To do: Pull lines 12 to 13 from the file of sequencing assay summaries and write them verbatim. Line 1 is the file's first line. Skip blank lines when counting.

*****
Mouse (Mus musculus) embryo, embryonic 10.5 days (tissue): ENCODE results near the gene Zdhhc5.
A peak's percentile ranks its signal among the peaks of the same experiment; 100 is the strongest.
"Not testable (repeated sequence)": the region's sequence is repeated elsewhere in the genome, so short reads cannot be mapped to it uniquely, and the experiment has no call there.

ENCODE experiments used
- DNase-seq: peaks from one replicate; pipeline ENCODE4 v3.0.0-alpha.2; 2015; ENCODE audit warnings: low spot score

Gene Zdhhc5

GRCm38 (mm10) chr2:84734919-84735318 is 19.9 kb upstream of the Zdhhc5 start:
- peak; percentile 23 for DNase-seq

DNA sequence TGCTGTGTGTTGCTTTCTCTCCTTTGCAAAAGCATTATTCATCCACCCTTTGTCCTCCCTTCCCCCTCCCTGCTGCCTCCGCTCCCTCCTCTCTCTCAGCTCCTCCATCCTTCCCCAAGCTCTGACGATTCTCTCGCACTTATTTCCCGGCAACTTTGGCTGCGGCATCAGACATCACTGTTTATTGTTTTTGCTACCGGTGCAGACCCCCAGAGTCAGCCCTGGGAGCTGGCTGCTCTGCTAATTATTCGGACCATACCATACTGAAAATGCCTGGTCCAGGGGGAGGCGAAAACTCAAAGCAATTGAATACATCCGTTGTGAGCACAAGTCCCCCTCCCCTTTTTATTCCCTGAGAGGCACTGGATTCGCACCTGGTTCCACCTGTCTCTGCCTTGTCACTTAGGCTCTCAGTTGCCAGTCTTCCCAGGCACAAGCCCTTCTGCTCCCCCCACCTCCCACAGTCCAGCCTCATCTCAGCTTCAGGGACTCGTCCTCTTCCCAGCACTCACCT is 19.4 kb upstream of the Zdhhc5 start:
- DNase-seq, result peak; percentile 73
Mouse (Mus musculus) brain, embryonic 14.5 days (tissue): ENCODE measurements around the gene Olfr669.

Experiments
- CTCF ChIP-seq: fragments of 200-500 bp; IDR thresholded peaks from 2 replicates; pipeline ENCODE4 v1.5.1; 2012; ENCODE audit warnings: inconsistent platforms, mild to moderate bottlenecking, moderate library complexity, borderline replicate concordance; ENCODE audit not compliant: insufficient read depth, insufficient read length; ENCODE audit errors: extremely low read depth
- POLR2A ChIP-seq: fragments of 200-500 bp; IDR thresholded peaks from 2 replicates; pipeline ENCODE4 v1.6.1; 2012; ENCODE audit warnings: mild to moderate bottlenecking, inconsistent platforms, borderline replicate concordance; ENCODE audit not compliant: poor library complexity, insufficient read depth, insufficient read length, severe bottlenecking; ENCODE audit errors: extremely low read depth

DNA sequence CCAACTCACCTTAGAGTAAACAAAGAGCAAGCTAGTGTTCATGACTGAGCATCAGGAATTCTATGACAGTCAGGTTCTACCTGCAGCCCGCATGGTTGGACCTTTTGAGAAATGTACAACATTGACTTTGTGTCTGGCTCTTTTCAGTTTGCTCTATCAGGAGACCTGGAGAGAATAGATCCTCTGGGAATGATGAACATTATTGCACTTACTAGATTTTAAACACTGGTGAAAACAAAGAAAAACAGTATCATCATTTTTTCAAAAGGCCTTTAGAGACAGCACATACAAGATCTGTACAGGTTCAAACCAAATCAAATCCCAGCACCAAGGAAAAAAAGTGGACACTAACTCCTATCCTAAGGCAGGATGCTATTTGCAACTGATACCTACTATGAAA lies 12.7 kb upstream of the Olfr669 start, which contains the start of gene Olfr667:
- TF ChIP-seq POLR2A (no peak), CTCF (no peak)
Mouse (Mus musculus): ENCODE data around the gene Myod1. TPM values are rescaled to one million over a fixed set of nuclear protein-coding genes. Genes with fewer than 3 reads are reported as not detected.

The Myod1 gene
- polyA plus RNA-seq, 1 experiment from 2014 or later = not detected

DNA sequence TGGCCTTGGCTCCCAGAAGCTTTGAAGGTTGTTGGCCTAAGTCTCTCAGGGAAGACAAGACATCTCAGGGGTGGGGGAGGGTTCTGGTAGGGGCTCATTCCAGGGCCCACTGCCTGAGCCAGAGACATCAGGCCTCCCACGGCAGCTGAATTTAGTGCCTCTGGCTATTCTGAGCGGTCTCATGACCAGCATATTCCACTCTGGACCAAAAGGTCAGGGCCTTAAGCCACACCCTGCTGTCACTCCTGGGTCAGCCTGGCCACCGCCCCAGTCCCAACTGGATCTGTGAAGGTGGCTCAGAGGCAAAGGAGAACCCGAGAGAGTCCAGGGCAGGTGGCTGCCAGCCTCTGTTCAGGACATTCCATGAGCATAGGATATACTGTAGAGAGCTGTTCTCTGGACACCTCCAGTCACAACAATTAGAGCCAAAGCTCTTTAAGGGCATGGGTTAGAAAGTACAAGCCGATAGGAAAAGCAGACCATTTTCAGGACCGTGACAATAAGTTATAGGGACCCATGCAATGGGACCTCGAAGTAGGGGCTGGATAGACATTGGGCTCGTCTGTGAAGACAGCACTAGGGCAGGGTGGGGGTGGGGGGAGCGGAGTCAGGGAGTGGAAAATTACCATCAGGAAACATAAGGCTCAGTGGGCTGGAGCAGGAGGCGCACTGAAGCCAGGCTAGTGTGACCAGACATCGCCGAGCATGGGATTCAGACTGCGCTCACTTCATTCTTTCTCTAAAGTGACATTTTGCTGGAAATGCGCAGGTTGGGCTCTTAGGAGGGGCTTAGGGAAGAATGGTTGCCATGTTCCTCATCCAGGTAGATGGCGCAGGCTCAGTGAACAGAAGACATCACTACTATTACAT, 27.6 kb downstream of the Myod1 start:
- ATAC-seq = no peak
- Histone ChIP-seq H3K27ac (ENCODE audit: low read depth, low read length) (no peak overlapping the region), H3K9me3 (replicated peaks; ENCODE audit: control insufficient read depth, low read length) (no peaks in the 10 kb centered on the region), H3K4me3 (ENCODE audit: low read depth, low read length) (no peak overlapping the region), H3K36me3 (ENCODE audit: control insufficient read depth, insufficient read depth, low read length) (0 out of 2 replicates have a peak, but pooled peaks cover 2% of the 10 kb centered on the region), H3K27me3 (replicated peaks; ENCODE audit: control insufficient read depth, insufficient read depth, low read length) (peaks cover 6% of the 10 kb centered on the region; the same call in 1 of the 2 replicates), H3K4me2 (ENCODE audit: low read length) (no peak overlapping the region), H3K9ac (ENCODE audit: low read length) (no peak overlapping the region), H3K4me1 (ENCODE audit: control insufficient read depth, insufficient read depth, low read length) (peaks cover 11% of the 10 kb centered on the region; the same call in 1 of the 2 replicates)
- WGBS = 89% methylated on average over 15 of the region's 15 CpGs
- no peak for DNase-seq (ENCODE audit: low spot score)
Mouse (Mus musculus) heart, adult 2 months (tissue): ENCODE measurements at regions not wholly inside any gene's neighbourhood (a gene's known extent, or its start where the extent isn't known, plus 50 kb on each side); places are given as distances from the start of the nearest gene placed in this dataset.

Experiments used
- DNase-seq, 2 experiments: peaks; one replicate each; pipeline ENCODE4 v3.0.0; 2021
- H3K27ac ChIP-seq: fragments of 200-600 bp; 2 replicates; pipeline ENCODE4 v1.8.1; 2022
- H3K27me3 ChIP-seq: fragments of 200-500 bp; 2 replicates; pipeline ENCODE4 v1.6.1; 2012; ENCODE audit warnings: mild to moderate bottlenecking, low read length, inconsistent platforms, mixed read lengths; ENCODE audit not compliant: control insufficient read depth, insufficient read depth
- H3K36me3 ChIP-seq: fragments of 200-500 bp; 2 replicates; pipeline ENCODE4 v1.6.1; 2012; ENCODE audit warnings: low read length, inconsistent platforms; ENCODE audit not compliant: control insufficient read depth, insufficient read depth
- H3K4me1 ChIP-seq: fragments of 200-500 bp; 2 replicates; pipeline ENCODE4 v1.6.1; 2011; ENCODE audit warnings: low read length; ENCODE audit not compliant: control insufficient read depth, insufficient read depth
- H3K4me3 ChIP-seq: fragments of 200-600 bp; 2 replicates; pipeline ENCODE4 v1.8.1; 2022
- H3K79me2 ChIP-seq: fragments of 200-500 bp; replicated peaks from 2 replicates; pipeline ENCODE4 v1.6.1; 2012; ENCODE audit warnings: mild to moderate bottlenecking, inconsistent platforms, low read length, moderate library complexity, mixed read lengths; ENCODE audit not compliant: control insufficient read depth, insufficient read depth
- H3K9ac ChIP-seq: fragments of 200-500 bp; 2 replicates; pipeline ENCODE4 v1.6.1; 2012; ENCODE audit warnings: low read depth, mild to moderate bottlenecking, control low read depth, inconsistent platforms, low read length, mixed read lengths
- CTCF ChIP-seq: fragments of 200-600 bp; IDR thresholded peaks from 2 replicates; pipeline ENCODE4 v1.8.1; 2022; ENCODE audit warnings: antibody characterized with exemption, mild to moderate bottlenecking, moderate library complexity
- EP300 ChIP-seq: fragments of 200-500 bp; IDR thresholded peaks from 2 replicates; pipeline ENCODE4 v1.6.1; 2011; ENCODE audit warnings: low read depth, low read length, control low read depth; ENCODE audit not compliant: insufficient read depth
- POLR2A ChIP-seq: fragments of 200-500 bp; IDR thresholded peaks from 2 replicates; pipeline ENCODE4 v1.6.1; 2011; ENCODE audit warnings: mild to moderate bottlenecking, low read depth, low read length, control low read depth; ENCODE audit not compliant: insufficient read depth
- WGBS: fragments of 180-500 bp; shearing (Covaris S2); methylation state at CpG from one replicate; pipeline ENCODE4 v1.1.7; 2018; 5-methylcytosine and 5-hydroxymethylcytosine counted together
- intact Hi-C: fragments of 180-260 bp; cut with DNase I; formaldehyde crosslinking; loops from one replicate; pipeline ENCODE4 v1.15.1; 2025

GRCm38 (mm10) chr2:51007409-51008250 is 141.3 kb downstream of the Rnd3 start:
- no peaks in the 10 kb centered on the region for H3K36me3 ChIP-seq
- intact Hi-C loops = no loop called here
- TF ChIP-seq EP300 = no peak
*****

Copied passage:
Experiments
- CTCF ChIP-seq: fragments of 200-500 bp; IDR thresholded peaks from 2 replicates; pipeline ENCODE4 v1.5.1; 2012; ENCODE audit warnings: inconsistent platforms, mild to moderate bottlenecking, moderate library complexity, borderline replicate concordance; ENCODE audit not compliant: insufficient read depth, insufficient read length; ENCODE audit errors: extremely low read depth